Rather than allowing ourselves to be persuaded by these thoughts, we must remain rooted and grounded in our commitment to ourselves, our balance, and our happiness. We must reconnect with our prefrontal cortex that knows we already have enough on our plate, we’re already overextended, and some things just have to start coming off the list. Allow our prefrontal cortex to make those decisions ahead of time and go into the day knowing that any new request will be met with a simple “no”.

That is power.

That is having your own back.

That is putting yourself in a position to show up as your best self every time and ensuring that when people rely on you, you will have the time and energy to rise up and meet those expectations because you’re caring for yourself first.

Photo by Isaiah Rustad on Unsplash

Finding Your Voice

Have you ever found yourself fantasizing about that conversation you want to have with your boss (or partner, or client, or staff)? The REAL conversation you want to have? The one where you are completely honest and say all those things you have only whispered under your breath?

As attorneys, we are hired to advocate and be the knowledge voices of our clients–why do we struggle to advocate for ourselves?

During our lives…

We learn to walk.

We learn to ride bicycles.

We learn to cook for ourselves.

We learn how to navigate new cities.

Our lives contain so many examples of how we have overcome failure to learn new things. Babies fall repeatedly as they learn how to walk. We all had a few bumps and bruises as we learn how to ride a bike without training wheels. I conducted numerous pathetic and indigestible kitchen experiments whilst learning how to cook like my mom. I nearly died the first time I drove in a big city.

When I was in high school, I moved to the state capital to work as a page in the House of Representatives. It was the first time I had lived on my own and the first time I had to learn how to navigate a big city. I remember the first few times I made a wrong turn onto downtown one way streets. Where I came from, we didn’t have one way streets! We barely even had stoplights! I wasn’t used to paying attention to those things and I quickly learned all the new rules that come with inner city driving. I didn’t give up and decide living in the city wasn’t for me. I just did it. I kept trying and learning and not letting the fear about dying in a fiery car crash keep me stuck.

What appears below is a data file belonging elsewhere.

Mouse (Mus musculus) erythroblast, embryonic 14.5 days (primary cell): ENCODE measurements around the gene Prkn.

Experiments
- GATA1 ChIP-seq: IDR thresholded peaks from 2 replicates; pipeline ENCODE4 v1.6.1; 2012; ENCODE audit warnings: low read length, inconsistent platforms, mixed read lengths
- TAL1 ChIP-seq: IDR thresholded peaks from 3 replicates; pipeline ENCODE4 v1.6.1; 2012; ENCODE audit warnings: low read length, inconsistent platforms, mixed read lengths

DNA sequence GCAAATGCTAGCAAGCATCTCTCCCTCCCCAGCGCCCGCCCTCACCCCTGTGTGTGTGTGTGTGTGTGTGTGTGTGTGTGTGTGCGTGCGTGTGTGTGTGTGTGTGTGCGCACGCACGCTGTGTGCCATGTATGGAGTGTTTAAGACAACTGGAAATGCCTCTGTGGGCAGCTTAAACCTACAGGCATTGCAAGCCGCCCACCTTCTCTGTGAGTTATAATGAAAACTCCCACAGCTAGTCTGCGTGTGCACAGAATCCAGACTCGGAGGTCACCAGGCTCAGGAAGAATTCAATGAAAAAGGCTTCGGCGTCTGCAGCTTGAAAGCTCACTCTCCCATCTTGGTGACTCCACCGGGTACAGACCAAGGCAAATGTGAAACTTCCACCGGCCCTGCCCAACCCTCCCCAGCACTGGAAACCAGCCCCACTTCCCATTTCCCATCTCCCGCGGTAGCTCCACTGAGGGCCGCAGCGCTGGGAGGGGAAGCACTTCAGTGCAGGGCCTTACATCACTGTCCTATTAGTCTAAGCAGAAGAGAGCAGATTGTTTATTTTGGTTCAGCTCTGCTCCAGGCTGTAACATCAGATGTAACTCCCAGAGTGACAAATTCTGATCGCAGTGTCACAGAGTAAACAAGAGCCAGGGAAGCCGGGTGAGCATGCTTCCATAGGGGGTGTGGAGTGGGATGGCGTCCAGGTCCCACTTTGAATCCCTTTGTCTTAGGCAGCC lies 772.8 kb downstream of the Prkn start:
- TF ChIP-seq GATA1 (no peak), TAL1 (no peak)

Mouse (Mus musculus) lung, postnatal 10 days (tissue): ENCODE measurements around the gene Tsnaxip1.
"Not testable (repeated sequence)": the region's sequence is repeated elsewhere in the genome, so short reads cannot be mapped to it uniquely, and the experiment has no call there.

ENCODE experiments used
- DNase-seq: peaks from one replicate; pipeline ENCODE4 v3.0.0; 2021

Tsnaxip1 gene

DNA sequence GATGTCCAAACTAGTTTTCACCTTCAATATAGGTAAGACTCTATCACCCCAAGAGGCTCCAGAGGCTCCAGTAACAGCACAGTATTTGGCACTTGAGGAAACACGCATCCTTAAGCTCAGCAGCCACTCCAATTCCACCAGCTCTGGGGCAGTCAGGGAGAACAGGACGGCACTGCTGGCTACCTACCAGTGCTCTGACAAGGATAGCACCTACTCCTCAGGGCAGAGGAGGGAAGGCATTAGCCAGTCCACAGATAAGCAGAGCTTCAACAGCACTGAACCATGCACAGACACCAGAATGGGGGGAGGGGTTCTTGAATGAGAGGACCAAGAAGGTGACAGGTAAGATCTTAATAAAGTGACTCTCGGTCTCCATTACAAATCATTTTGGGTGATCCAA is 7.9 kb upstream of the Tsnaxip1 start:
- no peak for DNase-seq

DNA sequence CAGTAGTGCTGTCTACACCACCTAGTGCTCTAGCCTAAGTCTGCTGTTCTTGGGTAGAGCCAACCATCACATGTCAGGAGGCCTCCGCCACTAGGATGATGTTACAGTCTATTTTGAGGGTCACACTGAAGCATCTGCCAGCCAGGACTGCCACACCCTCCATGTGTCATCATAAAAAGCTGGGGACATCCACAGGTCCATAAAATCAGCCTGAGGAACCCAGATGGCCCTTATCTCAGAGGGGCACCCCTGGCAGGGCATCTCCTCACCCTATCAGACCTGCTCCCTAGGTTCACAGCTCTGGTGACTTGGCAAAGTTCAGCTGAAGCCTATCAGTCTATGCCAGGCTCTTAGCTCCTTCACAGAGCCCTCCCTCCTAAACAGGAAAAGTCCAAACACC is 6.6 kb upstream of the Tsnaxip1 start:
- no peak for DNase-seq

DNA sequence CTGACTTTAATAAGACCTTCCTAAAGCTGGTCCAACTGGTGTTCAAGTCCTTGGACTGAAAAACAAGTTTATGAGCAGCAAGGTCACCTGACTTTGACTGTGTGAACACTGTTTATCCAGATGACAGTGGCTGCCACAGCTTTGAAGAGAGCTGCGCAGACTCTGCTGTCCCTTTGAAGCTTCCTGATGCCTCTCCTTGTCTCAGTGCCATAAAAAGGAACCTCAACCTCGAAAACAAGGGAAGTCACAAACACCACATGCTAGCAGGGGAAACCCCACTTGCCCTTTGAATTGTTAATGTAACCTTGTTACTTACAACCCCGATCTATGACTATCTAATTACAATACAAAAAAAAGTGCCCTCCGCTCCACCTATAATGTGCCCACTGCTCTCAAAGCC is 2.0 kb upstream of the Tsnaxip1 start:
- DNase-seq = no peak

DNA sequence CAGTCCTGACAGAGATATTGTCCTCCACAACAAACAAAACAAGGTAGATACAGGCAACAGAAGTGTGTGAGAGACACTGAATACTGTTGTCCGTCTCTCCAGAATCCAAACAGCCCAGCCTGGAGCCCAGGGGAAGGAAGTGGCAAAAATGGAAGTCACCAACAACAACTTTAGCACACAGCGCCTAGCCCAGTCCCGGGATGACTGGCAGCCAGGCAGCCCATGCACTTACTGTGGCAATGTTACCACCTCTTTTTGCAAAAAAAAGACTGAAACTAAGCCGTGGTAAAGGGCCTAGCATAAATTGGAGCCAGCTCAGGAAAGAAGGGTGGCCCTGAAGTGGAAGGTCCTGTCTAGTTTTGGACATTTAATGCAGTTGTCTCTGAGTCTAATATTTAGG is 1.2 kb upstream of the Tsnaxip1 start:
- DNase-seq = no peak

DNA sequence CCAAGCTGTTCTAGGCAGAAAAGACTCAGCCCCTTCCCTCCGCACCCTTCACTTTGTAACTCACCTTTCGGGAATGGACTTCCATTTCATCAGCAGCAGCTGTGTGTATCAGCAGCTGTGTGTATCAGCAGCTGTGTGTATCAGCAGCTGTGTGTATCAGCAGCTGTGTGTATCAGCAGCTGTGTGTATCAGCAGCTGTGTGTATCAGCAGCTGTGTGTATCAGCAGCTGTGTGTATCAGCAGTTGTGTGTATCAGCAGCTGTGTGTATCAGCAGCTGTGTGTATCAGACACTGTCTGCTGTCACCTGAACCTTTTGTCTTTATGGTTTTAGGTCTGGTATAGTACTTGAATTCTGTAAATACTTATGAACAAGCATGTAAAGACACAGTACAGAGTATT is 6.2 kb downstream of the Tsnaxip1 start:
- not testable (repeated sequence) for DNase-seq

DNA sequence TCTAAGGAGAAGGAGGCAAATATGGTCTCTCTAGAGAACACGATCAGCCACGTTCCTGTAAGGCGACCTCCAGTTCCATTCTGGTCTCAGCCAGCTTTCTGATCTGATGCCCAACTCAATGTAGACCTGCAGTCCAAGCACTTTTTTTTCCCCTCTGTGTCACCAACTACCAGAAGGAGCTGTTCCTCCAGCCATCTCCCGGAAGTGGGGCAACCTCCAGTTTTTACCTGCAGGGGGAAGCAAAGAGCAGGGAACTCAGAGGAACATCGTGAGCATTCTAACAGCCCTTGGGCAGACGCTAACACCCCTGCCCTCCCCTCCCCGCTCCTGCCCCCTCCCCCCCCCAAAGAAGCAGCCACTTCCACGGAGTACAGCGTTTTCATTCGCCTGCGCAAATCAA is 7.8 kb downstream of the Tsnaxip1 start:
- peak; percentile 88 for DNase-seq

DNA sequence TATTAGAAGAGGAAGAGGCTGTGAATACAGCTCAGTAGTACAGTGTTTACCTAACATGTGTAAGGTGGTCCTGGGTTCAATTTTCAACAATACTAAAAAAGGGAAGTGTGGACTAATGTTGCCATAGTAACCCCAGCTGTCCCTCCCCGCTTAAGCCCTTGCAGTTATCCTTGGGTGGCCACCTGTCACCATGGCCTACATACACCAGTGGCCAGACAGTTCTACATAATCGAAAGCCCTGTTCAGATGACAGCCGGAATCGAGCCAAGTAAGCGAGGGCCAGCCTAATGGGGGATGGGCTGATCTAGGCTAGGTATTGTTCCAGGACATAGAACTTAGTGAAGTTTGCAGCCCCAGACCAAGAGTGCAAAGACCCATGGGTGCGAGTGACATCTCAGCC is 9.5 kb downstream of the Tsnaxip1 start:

But isn’t everything else in life the same way?

I often find that my clients want to stand up for themselves and advocate for what they want–better balance, more flexibility, different work, a different supervisor, etc. They struggle to work up the courage to show up and ask for what they want because it’s uncomfortable. Sometimes, it’s because they’ve had bad experiences in the past where their honest requests were met with criticism. Whatever the case may be, they struggle with the discomfort of not being good at using their voice in an authentic and vulnerable way.

What we fail to see is that we are not going to be “good” at using our voices right out of the gate.

We are going to make some wrong turns and have some experiences that might feel like driving into oncoming traffic. But that doesn’t mean we have failed. It simply means we are learning something new.

Today, commit to using your voice in a way that is authentic to you–ask for what you want, say what you mean, say “no” when you want to.

It’s not going to feel good.

You’re going to be uncomfortable.

With practice, it will get easier.

Allow yourself opportunities to learn and fine tune that skill so that in the future, when it really matters, you won’t hesitate because it will be as natural as riding a bike (or navigating one way streets).

One of the things I do with my clients is develop a plan and strategize around asking for what they want. We experiment and practice with different methods until we find an approach that works best for them. If you struggle to say “no” or ask for what you really want, invest in developing that talent. Work with me and start living in your voice (schedule a free consultation now and reconnect with your voice and your power).

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When You’re Worried

A story about how a stranger on the street got me thinking about life and worry.

This morning, an old man approached me on the street and started talking to me as I was unloading some donations from my car. His clothes were ragged, he was missing most of his teeth and he was wearing coveralls and a flower covered baseball cap. As I was unloading my things into a donation bin, he started to tell me about his life. He told me about how he had gotten hit by a car as a child and that he had been in a coma for weeks. Years later, he said, that accident impacted his mental capacity. He continued to chit chat while I was going from door to door, unloading bags and boxes of donations. When I finished, I was going back into my car to leave he said he wanted to share something with me. He looked at me and he said,